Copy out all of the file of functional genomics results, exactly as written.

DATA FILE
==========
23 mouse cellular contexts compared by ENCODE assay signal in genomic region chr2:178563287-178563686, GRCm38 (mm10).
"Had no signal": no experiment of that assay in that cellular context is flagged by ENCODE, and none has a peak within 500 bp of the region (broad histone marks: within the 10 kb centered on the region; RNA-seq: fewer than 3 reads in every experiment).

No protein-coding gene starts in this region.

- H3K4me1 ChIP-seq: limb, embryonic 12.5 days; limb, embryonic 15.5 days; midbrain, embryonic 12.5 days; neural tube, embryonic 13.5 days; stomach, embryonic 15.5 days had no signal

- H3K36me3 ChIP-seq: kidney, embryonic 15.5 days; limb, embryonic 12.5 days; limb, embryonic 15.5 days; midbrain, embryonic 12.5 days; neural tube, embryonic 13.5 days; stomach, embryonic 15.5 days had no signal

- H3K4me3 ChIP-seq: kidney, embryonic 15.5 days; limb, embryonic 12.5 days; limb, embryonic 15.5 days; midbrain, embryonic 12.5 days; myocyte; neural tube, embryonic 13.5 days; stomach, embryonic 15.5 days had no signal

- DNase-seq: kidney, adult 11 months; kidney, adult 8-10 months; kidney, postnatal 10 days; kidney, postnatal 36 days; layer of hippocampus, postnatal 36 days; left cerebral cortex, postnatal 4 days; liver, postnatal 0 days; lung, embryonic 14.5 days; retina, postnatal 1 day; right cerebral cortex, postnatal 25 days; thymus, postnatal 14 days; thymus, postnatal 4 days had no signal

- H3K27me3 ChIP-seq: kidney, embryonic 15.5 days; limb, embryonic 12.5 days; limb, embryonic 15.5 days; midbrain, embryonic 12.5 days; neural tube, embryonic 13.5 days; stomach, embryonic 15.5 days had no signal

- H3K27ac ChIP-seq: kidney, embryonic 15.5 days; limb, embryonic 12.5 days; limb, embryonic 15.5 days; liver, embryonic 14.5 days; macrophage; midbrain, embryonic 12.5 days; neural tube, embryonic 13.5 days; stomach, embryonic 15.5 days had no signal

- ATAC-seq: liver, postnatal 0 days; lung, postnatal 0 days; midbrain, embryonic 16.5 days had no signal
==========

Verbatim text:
23 mouse cellular contexts compared by ENCODE assay signal in genomic region chr2:178563287-178563686, GRCm38 (mm10).
"Had no signal": no experiment of that assay in that cellular context is flagged by ENCODE, and none has a peak within 500 bp of the region (broad histone marks: within the 10 kb centered on the region; RNA-seq: fewer than 3 reads in every experiment).

No protein-coding gene starts in this region.

- H3K4me1 ChIP-seq: limb, embryonic 12.5 days; limb, embryonic 15.5 days; midbrain, embryonic 12.5 days; neural tube, embryonic 13.5 days; stomach, embryonic 15.5 days had no signal

- H3K36me3 ChIP-seq: kidney, embryonic 15.5 days; limb, embryonic 12.5 days; limb, embryonic 15.5 days; midbrain, embryonic 12.5 days; neural tube, embryonic 13.5 days; stomach, embryonic 15.5 days had no signal

- H3K4me3 ChIP-seq: kidney, embryonic 15.5 days; limb, embryonic 12.5 days; limb, embryonic 15.5 days; midbrain, embryonic 12.5 days; myocyte; neural tube, embryonic 13.5 days; stomach, embryonic 15.5 days had no signal

- DNase-seq: kidney, adult 11 months; kidney, adult 8-10 months; kidney, postnatal 10 days; kidney, postnatal 36 days; layer of hippocampus, postnatal 36 days; left cerebral cortex, postnatal 4 days; liver, postnatal 0 days; lung, embryonic 14.5 days; retina, postnatal 1 day; right cerebral cortex, postnatal 25 days; thymus, postnatal 14 days; thymus, postnatal 4 days had no signal

- H3K27me3 ChIP-seq: kidney, embryonic 15.5 days; limb, embryonic 12.5 days; limb, embryonic 15.5 days; midbrain, embryonic 12.5 days; neural tube, embryonic 13.5 days; stomach, embryonic 15.5 days had no signal

- H3K27ac ChIP-seq: kidney, embryonic 15.5 days; limb, embryonic 12.5 days; limb, embryonic 15.5 days; liver, embryonic 14.5 days; macrophage; midbrain, embryonic 12.5 days; neural tube, embryonic 13.5 days; stomach, embryonic 15.5 days had no signal

- ATAC-seq: liver, postnatal 0 days; lung, postnatal 0 days; midbrain, embryonic 16.5 days had no signal